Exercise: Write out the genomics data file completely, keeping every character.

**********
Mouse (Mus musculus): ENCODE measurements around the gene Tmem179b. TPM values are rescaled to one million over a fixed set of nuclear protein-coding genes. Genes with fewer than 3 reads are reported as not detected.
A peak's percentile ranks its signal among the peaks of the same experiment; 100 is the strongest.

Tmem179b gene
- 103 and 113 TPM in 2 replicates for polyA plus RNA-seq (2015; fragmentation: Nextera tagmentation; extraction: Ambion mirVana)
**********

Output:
Mouse (Mus musculus): ENCODE measurements around the gene Tmem179b. TPM values are rescaled to one million over a fixed set of nuclear protein-coding genes. Genes with fewer than 3 reads are reported as not detected.
A peak's percentile ranks its signal among the peaks of the same experiment; 100 is the strongest.

Tmem179b gene
- 103 and 113 TPM in 2 replicates for polyA plus RNA-seq (2015; fragmentation: Nextera tagmentation; extraction: Ambion mirVana)